Animal life

Protected bivalves of the Istrian seabed

Puž bačvaš - The Giant Tun 

Due to its round and inflated shape and thin shell this sea snail is considered very fragile.
The giant or helmet tun is a species of marine gastropod mollusc in the family Tunicae, also known as tun shells. The species was named Tonna galea and Dolium galea by Linné (1758). The sea snail's shell has 5 partial spiral whorls with circular ridges, the last whorl being significantly larger. The aperture is also very large and has no covering. The tun can reach a maximum length of 30 cm and weigh up to 1.5 kg. It is greyish-yellow in colour, while the aperture is brownish, although rarely, some specimens are known to have brown colouring on their exterior as well.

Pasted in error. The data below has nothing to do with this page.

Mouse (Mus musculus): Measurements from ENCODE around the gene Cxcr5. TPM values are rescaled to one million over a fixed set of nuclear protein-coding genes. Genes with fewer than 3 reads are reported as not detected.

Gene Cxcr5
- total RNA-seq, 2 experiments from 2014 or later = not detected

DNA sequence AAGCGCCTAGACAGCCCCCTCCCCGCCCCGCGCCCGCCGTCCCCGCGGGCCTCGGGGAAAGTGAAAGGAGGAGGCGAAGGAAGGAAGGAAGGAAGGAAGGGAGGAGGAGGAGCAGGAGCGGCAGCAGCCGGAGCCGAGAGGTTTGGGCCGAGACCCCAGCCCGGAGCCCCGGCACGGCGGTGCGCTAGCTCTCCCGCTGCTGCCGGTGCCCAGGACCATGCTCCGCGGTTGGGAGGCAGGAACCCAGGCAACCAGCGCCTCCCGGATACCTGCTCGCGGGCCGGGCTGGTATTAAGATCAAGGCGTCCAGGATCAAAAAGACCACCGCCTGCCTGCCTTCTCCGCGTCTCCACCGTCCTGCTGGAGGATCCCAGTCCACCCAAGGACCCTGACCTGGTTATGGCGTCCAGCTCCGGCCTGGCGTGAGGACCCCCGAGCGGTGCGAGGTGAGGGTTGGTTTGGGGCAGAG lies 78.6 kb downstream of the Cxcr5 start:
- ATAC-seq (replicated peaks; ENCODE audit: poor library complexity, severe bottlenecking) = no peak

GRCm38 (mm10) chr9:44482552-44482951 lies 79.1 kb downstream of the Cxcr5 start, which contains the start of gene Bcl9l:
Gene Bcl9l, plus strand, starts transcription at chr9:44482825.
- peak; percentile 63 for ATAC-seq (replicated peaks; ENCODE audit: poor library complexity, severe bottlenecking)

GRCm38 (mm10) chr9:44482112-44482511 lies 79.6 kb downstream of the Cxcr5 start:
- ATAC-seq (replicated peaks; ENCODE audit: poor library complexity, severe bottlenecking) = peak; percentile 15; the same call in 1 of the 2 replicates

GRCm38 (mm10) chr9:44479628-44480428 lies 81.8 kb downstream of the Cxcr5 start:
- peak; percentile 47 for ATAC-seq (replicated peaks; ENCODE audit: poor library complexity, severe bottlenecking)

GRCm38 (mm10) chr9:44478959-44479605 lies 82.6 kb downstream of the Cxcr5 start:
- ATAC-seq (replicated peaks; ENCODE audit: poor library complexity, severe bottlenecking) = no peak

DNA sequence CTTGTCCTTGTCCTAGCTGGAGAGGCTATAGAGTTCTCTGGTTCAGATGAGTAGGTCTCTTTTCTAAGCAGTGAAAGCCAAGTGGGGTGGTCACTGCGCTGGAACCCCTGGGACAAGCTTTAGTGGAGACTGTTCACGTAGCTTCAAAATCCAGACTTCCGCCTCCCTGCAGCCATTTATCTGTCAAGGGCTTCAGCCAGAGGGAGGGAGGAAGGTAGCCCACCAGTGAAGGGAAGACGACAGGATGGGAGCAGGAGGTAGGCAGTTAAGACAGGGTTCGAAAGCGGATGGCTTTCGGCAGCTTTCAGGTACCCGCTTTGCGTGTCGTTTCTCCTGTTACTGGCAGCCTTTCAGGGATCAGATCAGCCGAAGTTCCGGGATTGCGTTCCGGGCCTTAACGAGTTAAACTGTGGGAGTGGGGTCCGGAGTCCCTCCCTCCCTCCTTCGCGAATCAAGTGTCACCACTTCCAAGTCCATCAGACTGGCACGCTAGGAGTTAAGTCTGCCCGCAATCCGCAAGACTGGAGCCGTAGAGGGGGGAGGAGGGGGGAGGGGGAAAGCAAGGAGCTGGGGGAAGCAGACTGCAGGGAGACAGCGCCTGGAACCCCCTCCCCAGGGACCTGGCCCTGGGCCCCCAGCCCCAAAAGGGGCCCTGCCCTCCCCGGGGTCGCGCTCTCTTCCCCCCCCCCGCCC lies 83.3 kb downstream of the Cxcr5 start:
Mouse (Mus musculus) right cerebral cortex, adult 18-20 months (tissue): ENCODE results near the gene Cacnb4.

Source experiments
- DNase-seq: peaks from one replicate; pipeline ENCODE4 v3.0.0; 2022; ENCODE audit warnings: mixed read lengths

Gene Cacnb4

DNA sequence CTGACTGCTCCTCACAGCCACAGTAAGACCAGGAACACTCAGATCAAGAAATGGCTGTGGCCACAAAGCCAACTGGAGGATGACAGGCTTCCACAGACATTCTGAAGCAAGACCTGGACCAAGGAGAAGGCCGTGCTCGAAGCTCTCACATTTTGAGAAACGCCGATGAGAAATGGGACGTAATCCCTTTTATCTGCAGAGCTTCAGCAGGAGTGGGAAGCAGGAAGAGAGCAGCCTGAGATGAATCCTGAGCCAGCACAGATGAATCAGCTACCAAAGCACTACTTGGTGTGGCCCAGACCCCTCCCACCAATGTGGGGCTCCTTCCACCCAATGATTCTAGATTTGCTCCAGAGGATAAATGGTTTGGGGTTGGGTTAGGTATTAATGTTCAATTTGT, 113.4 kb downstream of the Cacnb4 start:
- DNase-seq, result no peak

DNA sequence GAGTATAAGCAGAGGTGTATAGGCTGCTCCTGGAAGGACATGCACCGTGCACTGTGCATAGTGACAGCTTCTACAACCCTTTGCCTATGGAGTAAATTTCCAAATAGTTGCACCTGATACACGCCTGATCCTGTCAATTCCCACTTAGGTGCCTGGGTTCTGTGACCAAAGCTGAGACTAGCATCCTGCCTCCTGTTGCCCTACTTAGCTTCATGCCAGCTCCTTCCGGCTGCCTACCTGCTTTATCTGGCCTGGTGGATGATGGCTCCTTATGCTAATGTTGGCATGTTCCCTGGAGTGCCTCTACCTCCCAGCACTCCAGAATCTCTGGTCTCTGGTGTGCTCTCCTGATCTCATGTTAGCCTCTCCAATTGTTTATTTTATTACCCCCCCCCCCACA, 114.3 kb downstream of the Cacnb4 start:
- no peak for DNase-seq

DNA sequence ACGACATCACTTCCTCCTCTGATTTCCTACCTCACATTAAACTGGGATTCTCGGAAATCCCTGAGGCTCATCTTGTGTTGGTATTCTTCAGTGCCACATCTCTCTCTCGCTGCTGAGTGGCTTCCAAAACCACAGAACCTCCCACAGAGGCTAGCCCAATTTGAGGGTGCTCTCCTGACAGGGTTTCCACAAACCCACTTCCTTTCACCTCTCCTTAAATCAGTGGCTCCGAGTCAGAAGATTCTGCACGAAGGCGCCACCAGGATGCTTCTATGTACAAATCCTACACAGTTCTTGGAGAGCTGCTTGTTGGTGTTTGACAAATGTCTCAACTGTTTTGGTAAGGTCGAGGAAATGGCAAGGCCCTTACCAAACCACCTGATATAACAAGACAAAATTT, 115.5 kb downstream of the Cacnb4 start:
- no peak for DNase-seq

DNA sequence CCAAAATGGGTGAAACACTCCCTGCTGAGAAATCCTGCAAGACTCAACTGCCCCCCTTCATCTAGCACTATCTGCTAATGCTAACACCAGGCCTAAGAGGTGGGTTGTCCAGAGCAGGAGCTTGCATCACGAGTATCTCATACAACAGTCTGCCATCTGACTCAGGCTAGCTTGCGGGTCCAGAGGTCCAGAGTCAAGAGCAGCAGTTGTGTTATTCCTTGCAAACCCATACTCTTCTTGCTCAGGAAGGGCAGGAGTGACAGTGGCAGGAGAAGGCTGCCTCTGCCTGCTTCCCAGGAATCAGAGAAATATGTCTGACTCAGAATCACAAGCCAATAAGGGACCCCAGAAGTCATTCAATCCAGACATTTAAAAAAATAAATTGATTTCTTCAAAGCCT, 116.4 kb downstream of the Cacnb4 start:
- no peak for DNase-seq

It can be found in the entire Adriatic Sea but is very rare in the northern part. It lives not far off the coast at a depth of 10 to 150 m mostly in sea beds that are muddy or sandy. 

Due to the giant tun's predatory nature, its habitat is the habitat of its prey. It feeds on other snails, bivalves, sea cucumbers, sea urchins and other minuscule marine life. The giant tun uses the acidic excretion of its salivary glands to bore holes thorough the shells of other snails, enabling it to feed on the soft inner contents. At night it goes looking for its prey by crawling along the sea floor but spends the day buried in soft mud. It spawns from August to October.